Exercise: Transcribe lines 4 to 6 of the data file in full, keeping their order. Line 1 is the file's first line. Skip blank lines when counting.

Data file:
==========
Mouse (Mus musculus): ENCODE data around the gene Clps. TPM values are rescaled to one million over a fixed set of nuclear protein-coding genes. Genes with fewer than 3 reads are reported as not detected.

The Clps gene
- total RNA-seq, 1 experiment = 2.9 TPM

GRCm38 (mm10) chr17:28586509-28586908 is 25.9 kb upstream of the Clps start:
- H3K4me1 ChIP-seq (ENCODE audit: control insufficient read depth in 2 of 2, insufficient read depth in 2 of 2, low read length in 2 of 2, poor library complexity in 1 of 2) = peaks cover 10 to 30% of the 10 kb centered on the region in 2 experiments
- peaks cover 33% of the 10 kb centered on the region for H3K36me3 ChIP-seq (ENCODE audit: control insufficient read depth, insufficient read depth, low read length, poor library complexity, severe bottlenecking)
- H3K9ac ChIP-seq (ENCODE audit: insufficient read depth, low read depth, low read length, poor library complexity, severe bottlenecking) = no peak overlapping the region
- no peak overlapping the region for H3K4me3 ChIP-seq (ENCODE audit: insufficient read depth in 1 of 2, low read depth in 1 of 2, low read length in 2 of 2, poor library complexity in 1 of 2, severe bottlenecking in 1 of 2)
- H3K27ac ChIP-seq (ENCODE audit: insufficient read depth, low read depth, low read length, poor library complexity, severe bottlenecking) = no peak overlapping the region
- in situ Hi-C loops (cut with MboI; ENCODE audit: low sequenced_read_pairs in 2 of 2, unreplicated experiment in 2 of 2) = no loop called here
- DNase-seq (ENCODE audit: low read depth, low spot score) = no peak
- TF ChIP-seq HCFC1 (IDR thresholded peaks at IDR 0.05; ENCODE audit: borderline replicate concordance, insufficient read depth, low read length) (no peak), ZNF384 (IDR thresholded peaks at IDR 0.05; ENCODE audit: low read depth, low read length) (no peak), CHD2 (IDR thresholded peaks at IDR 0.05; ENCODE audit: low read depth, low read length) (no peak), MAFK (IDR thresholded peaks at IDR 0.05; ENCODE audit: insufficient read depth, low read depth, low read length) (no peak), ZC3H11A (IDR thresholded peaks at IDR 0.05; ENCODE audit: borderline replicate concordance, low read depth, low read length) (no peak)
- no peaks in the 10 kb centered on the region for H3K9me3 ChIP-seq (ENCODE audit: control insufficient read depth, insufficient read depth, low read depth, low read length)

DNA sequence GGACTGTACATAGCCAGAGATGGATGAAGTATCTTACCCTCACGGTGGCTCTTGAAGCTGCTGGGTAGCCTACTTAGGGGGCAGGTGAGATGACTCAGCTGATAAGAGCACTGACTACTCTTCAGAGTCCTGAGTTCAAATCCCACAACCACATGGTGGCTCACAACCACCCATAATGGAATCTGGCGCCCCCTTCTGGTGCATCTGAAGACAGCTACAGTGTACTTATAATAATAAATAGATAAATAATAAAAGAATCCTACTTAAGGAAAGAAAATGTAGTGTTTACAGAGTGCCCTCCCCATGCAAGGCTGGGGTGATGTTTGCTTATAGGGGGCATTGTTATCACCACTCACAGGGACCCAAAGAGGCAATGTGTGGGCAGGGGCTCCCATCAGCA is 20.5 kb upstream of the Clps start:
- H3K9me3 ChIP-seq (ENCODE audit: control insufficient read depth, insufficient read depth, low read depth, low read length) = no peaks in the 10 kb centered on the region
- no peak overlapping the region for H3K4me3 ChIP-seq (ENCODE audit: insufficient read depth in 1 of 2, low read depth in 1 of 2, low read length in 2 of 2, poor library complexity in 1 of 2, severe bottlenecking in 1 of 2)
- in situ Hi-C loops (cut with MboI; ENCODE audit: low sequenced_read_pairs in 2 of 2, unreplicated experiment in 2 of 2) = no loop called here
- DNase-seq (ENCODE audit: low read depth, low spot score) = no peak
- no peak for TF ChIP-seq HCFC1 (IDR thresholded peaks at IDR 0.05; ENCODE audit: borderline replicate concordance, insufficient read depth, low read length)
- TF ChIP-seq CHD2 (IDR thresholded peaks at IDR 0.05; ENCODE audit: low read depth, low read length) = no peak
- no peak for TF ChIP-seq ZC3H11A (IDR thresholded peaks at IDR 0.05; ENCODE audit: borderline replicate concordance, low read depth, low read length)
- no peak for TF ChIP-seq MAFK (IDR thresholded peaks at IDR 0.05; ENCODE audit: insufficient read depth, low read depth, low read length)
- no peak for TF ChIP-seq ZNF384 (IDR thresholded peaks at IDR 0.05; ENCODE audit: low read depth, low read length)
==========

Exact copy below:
GRCm38 (mm10) chr17:28586509-28586908 is 25.9 kb upstream of the Clps start:
- H3K4me1 ChIP-seq (ENCODE audit: control insufficient read depth in 2 of 2, insufficient read depth in 2 of 2, low read length in 2 of 2, poor library complexity in 1 of 2) = peaks cover 10 to 30% of the 10 kb centered on the region in 2 experiments
- peaks cover 33% of the 10 kb centered on the region for H3K36me3 ChIP-seq (ENCODE audit: control insufficient read depth, insufficient read depth, low read length, poor library complexity, severe bottlenecking)